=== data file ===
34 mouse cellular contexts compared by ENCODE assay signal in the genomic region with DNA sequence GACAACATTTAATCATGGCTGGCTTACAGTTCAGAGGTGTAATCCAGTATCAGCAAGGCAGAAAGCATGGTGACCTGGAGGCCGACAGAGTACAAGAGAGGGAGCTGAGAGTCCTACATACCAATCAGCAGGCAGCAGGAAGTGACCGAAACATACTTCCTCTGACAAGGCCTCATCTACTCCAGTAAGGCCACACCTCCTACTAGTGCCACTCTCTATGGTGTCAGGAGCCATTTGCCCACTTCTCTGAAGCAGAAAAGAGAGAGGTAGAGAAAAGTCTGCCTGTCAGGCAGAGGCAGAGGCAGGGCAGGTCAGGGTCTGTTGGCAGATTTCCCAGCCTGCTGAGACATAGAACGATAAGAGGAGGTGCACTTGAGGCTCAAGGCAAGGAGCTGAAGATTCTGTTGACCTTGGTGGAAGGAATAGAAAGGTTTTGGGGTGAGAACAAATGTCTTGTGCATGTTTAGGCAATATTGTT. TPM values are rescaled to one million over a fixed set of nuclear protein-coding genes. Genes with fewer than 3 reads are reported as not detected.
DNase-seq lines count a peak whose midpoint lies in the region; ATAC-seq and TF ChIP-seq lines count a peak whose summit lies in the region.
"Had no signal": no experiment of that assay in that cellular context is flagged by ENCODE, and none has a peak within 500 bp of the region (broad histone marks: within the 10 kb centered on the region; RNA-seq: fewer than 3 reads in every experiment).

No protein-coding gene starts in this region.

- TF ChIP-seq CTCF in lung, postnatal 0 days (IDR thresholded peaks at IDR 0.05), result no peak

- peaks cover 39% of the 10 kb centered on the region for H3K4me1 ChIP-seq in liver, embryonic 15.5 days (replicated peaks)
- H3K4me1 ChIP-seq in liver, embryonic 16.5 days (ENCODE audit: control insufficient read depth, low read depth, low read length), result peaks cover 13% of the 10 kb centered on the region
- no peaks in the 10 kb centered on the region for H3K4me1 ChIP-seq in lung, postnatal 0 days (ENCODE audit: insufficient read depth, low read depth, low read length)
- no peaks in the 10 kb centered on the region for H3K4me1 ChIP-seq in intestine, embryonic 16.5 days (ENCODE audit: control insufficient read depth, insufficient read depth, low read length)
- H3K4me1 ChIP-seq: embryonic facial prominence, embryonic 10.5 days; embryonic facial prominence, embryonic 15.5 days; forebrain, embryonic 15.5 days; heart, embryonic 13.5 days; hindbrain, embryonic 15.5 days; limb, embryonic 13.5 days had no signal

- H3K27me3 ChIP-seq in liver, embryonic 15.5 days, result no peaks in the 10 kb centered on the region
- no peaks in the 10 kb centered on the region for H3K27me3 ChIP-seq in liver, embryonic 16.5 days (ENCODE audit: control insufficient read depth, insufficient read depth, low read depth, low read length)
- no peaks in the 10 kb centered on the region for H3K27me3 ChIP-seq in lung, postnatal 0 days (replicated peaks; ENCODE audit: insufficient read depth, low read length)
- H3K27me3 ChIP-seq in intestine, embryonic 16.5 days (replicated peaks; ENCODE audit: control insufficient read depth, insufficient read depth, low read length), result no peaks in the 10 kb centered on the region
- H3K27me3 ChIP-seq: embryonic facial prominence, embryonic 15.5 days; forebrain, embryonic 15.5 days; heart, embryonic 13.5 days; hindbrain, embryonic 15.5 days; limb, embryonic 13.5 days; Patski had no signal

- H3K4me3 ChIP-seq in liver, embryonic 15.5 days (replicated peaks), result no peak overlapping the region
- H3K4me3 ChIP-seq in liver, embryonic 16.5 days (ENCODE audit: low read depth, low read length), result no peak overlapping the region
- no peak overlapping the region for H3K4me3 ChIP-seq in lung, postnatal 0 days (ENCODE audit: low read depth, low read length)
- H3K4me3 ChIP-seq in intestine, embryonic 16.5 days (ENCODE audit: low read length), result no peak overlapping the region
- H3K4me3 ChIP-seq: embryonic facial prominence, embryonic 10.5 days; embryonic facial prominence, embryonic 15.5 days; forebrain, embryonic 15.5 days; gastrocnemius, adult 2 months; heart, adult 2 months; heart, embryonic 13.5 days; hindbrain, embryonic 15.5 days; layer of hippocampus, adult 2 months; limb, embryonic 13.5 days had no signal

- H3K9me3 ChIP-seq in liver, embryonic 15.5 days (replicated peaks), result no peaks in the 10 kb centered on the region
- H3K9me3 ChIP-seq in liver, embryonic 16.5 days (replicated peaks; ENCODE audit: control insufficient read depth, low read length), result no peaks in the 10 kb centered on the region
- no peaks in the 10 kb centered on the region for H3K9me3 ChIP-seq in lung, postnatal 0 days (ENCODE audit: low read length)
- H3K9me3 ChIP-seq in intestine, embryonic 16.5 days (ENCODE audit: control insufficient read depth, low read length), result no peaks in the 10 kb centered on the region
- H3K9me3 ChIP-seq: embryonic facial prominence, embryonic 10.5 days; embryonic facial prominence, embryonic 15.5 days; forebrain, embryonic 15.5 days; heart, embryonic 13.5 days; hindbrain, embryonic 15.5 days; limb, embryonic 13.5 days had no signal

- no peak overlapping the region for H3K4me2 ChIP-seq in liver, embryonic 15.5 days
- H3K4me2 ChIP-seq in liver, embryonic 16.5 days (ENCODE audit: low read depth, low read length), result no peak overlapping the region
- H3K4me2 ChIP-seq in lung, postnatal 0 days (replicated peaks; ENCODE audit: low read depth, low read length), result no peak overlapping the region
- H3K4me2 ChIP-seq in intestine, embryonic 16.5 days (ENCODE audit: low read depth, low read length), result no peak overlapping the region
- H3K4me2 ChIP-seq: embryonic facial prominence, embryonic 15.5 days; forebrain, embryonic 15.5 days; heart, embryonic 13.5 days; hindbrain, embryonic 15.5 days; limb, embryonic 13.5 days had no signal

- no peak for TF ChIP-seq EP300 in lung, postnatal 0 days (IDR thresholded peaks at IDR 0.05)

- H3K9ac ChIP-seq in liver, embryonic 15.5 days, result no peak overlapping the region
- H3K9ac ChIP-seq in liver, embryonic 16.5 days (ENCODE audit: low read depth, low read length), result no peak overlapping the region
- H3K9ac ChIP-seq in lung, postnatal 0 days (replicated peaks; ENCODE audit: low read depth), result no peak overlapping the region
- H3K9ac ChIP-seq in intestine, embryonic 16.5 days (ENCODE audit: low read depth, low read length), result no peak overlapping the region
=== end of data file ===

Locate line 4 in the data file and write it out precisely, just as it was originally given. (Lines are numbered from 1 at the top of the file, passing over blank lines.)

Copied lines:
No protein-coding gene starts in this region.